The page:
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I'm just about to write a query that includes a WHERE isok=1. As the name implies, isok is a boolean field (actually a TINYINT(1) UNSIGNED that is set to 0 or 1 as needed).

Is there any performance gain in indexing this field? Would the engine (InnoDB in this case) perform better or worse looking up the index?

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possible duplicate of Indexing boolean fields –  Darhazer May 11 '12 at 9:35
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6 Answers 6

up vote 7 down vote accepted

Not really..... You should think like a book. If there would be only 3 kind of words in a book and you index them all, you would have the same amount of index pages than normal pages.

It would have a performmance gain if you have the boolean relatively few records of one value. For example if you have 1000 records and 10 of them are TRUE. Than it would be usefull if you search with isok = 1

As Michael Durrant mentioned, it also makes writes slower.

EDIT: found a possible duplications:

Indexing boolean fields

Here it explaims that even if you have an index. If you have too many records it doesnt use the index anyways. MySQL not using index when checking = 1 , but using it with = 0

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Looks like it "yes: 2 - no: 1". Somebody's wrong here, but who? –  Niet the Dark Absol May 9 '12 at 22:03
    
This is not entirely correct, without an index mySql needs to scan the whole table to find the relevant rows. –  ilanco May 9 '12 at 22:04
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otherwise it would scan the whole index. (which is just as long in most cases) –  Michael Koper May 9 '12 at 22:06
    
Thanks for the duplicate find - couldn't see it in the related questions. Accepted because it helped me find my answer :) –  Niet the Dark Absol May 9 '12 at 22:11
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It depends on the actual queries and the selectivity of the index/query combination.

Case A: condition WHERE isok = 1 and nothing else there:

SELECT *
FROM tableX
WHERE isok = 1
  • If the index is selective enough (say you have 1M rows and only 1k have isok = 1), then the SQL engine will probably use the index and be faster than without it.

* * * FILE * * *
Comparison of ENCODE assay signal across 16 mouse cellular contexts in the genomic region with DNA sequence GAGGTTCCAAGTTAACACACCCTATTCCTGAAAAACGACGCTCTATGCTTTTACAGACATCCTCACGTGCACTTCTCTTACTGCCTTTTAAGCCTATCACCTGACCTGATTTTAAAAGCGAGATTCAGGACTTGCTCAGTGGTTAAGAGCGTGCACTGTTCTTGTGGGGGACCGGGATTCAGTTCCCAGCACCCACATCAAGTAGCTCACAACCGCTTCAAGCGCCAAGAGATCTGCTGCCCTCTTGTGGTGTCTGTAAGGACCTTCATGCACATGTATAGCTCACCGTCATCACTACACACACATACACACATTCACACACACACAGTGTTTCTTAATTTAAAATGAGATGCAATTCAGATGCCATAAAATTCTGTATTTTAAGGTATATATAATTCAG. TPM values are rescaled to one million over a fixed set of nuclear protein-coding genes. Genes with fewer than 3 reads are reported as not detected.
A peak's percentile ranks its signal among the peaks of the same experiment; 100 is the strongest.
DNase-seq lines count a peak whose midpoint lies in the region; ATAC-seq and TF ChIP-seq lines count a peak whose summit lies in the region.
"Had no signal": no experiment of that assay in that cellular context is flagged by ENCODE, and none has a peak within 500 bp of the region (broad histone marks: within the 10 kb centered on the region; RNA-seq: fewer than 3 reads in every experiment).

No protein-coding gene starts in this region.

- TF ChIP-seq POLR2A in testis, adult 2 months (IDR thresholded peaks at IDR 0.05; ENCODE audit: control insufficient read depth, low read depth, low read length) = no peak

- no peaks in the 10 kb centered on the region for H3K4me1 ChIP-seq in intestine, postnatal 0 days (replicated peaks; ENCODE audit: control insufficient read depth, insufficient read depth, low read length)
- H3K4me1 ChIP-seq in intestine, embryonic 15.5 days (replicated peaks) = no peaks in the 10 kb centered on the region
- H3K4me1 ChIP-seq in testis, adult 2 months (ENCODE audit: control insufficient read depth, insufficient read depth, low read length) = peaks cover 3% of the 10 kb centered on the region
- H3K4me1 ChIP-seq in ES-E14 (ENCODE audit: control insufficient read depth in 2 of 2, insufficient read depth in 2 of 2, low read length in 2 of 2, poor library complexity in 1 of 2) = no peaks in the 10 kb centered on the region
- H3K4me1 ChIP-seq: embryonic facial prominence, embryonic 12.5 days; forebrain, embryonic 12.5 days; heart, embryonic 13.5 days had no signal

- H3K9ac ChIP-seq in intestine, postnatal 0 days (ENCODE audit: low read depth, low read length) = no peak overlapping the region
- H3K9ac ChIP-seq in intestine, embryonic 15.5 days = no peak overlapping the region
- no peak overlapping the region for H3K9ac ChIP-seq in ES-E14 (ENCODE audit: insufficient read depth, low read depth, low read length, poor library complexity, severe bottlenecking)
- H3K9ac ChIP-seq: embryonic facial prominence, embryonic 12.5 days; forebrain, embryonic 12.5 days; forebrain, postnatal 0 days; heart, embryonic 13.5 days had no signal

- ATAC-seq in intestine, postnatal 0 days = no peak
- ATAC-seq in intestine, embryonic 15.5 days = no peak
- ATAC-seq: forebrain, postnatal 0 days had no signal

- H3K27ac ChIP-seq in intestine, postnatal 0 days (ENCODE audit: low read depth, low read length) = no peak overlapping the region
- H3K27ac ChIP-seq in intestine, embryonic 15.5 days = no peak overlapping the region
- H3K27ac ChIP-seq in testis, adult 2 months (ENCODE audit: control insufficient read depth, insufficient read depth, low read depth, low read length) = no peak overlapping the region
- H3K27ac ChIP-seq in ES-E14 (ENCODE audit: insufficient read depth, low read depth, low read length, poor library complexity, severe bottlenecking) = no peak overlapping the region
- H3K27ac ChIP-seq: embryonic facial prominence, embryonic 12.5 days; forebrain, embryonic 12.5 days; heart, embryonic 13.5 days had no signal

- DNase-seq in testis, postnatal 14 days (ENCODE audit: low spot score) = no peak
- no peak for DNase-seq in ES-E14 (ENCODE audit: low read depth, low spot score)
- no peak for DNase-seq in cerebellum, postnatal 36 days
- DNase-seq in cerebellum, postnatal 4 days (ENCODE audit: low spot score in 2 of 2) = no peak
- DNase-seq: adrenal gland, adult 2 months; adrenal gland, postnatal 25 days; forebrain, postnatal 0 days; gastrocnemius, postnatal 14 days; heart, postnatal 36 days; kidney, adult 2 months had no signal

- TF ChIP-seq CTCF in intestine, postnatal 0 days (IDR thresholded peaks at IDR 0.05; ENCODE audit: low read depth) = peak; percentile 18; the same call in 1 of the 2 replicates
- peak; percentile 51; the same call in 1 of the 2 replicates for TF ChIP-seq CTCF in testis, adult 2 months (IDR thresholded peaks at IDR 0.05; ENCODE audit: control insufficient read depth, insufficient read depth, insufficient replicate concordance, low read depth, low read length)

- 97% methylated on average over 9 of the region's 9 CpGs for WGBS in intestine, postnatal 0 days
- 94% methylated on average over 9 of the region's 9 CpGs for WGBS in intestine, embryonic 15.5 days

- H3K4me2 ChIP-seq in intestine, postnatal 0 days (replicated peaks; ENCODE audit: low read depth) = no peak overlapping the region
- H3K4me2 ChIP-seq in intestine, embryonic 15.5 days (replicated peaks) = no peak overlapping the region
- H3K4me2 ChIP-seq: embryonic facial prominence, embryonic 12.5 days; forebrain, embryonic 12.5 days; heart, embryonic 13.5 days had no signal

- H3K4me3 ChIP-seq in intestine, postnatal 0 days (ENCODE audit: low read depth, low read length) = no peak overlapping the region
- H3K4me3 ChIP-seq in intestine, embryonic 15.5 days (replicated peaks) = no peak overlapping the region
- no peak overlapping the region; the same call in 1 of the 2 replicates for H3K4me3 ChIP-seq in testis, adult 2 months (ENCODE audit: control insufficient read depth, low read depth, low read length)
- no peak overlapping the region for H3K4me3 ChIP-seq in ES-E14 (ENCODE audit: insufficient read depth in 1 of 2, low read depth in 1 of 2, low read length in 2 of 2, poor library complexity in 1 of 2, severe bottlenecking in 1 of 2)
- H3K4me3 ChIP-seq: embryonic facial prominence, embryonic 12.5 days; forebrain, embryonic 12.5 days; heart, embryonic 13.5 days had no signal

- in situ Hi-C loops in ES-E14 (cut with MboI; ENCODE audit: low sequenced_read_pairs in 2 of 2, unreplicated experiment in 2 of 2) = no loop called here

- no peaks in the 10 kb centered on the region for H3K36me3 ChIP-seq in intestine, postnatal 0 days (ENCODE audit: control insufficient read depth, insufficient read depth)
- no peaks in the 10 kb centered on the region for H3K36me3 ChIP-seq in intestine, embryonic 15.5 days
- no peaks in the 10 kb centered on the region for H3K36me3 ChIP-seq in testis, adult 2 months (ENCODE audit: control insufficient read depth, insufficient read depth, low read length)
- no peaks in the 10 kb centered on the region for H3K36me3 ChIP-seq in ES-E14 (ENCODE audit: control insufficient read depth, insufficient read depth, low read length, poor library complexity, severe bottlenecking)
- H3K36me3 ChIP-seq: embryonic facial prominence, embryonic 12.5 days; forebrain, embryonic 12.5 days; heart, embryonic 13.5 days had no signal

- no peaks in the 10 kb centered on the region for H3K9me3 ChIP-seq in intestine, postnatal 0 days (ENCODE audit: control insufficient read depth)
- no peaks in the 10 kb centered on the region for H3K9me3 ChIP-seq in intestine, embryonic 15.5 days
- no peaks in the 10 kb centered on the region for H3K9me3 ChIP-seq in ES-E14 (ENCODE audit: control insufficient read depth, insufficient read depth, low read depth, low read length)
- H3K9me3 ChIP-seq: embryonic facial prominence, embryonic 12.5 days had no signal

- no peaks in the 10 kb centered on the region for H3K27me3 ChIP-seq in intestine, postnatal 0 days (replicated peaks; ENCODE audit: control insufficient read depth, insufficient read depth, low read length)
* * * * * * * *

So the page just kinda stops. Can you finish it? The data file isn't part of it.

• If the index is not selective enough (say you have 1M rows and more than 100k have isok = 1), then the SQL engine will probably not use the index and do a table scan.

Case B: condition WHERE isok = 1 and more stuff:

SELECT *
FROM tableX
WHERE isok = 1
  AND another_column = 17

Then, it depends on what other indexes you have. An index on another_column would probably be more selective than the index on isok which has only two possible values. An index on (another_column, isok) or (isok, another_column) would be even better.

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Just to put a finer point on several other answers here, since in my experience, those looking at questions like this are in the same boat we were, we've all heard that indexing Boolean fields is pointless, and yet...

We have a table with about 4 million rows, only about 1000 or so at a time will have a Boolean switch flagged and that's what we search against. Adding an index on our Boolean field sped up queries by orders of magnitude, it went from about 9+ seconds to a fraction of a second.

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No, usually not.

You usually index fields for searching when they have high selectivity/cardinality. A boolean field's cardinality is very low in most tables. It would also make your writes fractionally slower.

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Actually this depends on queries you run. But, generally yes, as well as indexing a field of any other type.

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Yes an index will improve performance, check the output of EXPLAIN with and without the index.

From the docs:

Indexes are used to find rows with specific column values quickly. Without an index, MySQL must begin with the first row and then read through the entire table to find the relevant rows. The larger the table, the more this costs. If the table has an index for the columns in question, MySQL can quickly determine the position to seek to in the middle of the data file without having to look at all the data.

I think it's also safe to say an index will not DECREASE performance in this case, so you have only to gain from it.

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An index gives a lot of data on the harddisk and it makes writes slower so you dont only gain from it. –  Michael Koper May 9 '12 at 22:10
    
True, but in this case, a TINYINT(1) UNSIGNED column, the size of the data will be small. –  ilanco May 9 '12 at 22:13
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